Some suggested online shops for various marker brands include: eBayOtakufuel, Blick Art materials, Jerry’s Artarama, and Amazon.


I have also noticed the selection of greys in the Prismacolor set are astoundingly diverse; French, warm, cool, and neutral. Seems excessive but when you want a particular aesthetic and the subtlety matters, Prismacolor has your back! Additionally, the Copic’s warm grey looks more brown-grey (or closer to a taupe than a grey) which is unacceptable for my purposes since I use the Prismacolor warm grey 50% and 70% for Craz-wolf who is most definitely grey wolf, not a taupe wolf!

Greys aside, the selection of tans, umbers, beige, buff, blonde, and other pale colors are nuanced enough that I haven’t needed to search anywhere else to supply the color palette offered by Prismacolor.

There is always a want for more purples and blues in my opinion but again, I feel that Prismacolor has an impressive selection of tones and hues that I can work with the colors I have to blend and create new variations when a slight variation is needed. They offer purples that run pale or dark. Purples that are reddish, pinkish, blueish, grey or hazy. Blues from the palest Sky Blue Light to the richest Ultramarine to Navy and everything in between.

When color matching, I do believe that popular options can be advantageous. When referencing the colors of a Copic set or Prismacolor set, it’s like speaking a universal or at least common language. If you are trying to match the colors of the Touch Five Markers or other less-popular brand, artists may have trouble matching your colors, and you may struggle matching anyone else’s colors. For someone who is as neurotic and precise about color matching, I prefer to have a set that is expansive (pale to rich, vibrant to dull) and has distinctly different hues across the whole set as is found with Prismacolor. And if you REALLY want to get picky, Prismacolor has a Color picker that can help you convert colors from a digital ref sheet to find which markers you will need!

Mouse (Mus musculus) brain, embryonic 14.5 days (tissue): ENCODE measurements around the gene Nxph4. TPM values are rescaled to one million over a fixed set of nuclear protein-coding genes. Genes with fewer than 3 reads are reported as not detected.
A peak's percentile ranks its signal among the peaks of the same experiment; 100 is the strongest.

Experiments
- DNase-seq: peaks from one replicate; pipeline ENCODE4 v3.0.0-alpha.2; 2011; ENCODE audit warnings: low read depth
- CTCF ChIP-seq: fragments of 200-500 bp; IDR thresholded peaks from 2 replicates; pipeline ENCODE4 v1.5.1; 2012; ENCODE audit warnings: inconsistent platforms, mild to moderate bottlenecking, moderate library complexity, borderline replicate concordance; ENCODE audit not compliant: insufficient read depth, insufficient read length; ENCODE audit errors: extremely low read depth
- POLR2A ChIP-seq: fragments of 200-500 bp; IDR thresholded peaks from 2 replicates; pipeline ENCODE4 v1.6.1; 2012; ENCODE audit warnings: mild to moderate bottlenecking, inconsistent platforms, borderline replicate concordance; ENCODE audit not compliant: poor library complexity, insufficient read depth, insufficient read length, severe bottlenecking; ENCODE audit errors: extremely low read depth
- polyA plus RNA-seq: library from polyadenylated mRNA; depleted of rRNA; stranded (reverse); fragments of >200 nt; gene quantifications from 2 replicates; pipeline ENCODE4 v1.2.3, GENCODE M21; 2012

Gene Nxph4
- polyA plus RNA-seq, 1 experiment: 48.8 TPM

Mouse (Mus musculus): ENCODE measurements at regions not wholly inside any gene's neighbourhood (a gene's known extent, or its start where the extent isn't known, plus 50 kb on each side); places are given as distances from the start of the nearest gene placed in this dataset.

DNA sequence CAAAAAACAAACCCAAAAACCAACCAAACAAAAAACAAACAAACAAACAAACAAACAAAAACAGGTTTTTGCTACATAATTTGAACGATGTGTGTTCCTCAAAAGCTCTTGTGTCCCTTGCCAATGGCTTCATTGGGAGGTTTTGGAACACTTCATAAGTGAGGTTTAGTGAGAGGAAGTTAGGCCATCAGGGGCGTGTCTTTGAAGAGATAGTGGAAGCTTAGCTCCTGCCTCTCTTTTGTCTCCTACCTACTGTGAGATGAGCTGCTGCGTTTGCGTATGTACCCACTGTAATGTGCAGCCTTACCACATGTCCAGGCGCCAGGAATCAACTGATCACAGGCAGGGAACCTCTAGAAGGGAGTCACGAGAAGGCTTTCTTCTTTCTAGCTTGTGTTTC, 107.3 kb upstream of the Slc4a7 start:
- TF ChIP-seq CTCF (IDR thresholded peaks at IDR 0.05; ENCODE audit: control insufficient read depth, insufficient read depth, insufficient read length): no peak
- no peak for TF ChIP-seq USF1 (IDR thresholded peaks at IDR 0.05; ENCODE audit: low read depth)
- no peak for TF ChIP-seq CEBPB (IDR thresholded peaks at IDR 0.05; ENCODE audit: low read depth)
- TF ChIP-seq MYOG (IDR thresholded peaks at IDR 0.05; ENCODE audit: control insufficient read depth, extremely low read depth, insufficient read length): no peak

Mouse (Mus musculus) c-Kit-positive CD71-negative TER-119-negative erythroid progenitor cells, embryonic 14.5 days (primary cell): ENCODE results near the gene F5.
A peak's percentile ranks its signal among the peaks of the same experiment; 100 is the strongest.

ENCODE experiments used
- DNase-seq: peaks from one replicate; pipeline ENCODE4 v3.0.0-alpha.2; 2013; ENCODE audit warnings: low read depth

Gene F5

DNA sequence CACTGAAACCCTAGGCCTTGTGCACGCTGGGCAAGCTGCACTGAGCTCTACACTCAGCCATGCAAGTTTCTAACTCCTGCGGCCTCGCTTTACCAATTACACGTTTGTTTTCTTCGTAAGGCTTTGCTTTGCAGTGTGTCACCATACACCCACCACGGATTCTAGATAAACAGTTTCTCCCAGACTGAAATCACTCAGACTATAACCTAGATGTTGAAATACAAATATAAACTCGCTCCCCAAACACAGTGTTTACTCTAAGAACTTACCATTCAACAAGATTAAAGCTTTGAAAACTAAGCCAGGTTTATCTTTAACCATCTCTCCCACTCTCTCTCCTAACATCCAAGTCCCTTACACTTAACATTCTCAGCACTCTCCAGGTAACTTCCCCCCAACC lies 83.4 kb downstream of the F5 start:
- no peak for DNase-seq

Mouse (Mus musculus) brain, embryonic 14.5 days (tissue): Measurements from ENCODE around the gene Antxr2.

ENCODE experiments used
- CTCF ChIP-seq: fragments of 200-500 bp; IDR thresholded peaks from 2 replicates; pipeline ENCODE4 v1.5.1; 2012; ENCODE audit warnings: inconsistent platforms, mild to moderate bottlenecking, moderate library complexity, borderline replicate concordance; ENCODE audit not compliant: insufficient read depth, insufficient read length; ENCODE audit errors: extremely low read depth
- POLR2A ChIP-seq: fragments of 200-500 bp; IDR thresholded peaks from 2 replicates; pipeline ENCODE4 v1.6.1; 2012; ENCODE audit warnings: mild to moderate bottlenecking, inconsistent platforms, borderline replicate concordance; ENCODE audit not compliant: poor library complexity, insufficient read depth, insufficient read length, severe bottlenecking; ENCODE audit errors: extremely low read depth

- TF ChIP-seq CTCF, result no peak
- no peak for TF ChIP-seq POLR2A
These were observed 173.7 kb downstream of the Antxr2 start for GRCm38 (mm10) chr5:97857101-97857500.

Always be sure to store these double-ended markers on their sides too. The ink will dry up on one end if you keep them standing up on their ends; this goes for any double-sided markers. I have used various methods to store them. One of my first storage methods was to use a sock drawer organizer I got from Bed Bath and Beyond, place it on a table so that the markers lay on their sides with the back-ends of the markers butted up against the wall, all in groups of the same color inside the different compartments; all the reds, all the oranges, all the yellows, etc.

More recently, I have been using a small multi-bin storage container/shelf (above Left) that I purchased for about $15 at a hardware store. I took most of the drawers out and used the empty drawer compartments to store my markers. The bottom drawer contains my finishing tools.